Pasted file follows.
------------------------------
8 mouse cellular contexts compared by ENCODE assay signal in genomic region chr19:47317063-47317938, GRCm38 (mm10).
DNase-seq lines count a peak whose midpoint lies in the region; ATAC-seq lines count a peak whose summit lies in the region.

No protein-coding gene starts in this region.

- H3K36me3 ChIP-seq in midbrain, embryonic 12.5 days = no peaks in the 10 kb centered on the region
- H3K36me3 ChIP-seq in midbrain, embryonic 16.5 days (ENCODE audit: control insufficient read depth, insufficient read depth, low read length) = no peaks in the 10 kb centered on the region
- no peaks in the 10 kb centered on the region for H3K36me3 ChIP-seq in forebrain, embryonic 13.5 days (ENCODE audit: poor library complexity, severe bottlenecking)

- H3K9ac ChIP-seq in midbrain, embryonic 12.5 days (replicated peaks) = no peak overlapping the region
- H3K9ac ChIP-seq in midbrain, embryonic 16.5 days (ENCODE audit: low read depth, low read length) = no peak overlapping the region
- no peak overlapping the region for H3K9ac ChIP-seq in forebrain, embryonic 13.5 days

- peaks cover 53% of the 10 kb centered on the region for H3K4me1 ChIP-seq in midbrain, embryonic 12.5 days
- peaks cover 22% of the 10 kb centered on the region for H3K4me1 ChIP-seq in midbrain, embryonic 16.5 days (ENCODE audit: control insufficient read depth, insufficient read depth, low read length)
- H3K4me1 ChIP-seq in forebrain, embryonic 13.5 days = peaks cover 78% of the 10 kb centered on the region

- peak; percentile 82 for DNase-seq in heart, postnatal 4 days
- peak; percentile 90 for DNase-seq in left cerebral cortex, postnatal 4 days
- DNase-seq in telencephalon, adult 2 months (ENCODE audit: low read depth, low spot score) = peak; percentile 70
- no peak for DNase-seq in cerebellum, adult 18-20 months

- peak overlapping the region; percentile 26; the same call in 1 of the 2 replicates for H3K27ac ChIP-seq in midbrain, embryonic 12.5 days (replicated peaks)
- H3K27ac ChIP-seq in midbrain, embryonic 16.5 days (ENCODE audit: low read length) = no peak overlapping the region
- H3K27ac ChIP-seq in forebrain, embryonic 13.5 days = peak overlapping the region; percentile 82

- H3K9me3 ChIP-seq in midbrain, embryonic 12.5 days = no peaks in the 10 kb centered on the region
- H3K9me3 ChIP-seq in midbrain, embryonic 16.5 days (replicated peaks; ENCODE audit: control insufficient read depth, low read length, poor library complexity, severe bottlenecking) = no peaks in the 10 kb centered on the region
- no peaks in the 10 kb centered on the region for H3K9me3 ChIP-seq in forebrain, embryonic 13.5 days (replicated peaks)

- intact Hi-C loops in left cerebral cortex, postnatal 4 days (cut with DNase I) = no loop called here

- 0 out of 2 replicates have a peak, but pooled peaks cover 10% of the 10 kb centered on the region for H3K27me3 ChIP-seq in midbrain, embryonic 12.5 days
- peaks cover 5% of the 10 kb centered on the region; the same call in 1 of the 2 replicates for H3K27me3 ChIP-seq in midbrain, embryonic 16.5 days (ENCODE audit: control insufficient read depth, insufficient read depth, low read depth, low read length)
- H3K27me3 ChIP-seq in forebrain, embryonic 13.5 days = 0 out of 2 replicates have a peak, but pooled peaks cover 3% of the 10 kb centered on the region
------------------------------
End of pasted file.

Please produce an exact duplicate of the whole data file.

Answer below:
8 mouse cellular contexts compared by ENCODE assay signal in genomic region chr19:47317063-47317938, GRCm38 (mm10).
DNase-seq lines count a peak whose midpoint lies in the region; ATAC-seq lines count a peak whose summit lies in the region.

No protein-coding gene starts in this region.

- H3K36me3 ChIP-seq in midbrain, embryonic 12.5 days = no peaks in the 10 kb centered on the region
- H3K36me3 ChIP-seq in midbrain, embryonic 16.5 days (ENCODE audit: control insufficient read depth, insufficient read depth, low read length) = no peaks in the 10 kb centered on the region
- no peaks in the 10 kb centered on the region for H3K36me3 ChIP-seq in forebrain, embryonic 13.5 days (ENCODE audit: poor library complexity, severe bottlenecking)

- H3K9ac ChIP-seq in midbrain, embryonic 12.5 days (replicated peaks) = no peak overlapping the region
- H3K9ac ChIP-seq in midbrain, embryonic 16.5 days (ENCODE audit: low read depth, low read length) = no peak overlapping the region
- no peak overlapping the region for H3K9ac ChIP-seq in forebrain, embryonic 13.5 days

- peaks cover 53% of the 10 kb centered on the region for H3K4me1 ChIP-seq in midbrain, embryonic 12.5 days
- peaks cover 22% of the 10 kb centered on the region for H3K4me1 ChIP-seq in midbrain, embryonic 16.5 days (ENCODE audit: control insufficient read depth, insufficient read depth, low read length)
- H3K4me1 ChIP-seq in forebrain, embryonic 13.5 days = peaks cover 78% of the 10 kb centered on the region

- peak; percentile 82 for DNase-seq in heart, postnatal 4 days
- peak; percentile 90 for DNase-seq in left cerebral cortex, postnatal 4 days
- DNase-seq in telencephalon, adult 2 months (ENCODE audit: low read depth, low spot score) = peak; percentile 70
- no peak for DNase-seq in cerebellum, adult 18-20 months

- peak overlapping the region; percentile 26; the same call in 1 of the 2 replicates for H3K27ac ChIP-seq in midbrain, embryonic 12.5 days (replicated peaks)
- H3K27ac ChIP-seq in midbrain, embryonic 16.5 days (ENCODE audit: low read length) = no peak overlapping the region
- H3K27ac ChIP-seq in forebrain, embryonic 13.5 days = peak overlapping the region; percentile 82

- H3K9me3 ChIP-seq in midbrain, embryonic 12.5 days = no peaks in the 10 kb centered on the region
- H3K9me3 ChIP-seq in midbrain, embryonic 16.5 days (replicated peaks; ENCODE audit: control insufficient read depth, low read length, poor library complexity, severe bottlenecking) = no peaks in the 10 kb centered on the region
- no peaks in the 10 kb centered on the region for H3K9me3 ChIP-seq in forebrain, embryonic 13.5 days (replicated peaks)

- intact Hi-C loops in left cerebral cortex, postnatal 4 days (cut with DNase I) = no loop called here

- 0 out of 2 replicates have a peak, but pooled peaks cover 10% of the 10 kb centered on the region for H3K27me3 ChIP-seq in midbrain, embryonic 12.5 days
- peaks cover 5% of the 10 kb centered on the region; the same call in 1 of the 2 replicates for H3K27me3 ChIP-seq in midbrain, embryonic 16.5 days (ENCODE audit: control insufficient read depth, insufficient read depth, low read depth, low read length)
- H3K27me3 ChIP-seq in forebrain, embryonic 13.5 days = 0 out of 2 replicates have a peak, but pooled peaks cover 3% of the 10 kb centered on the region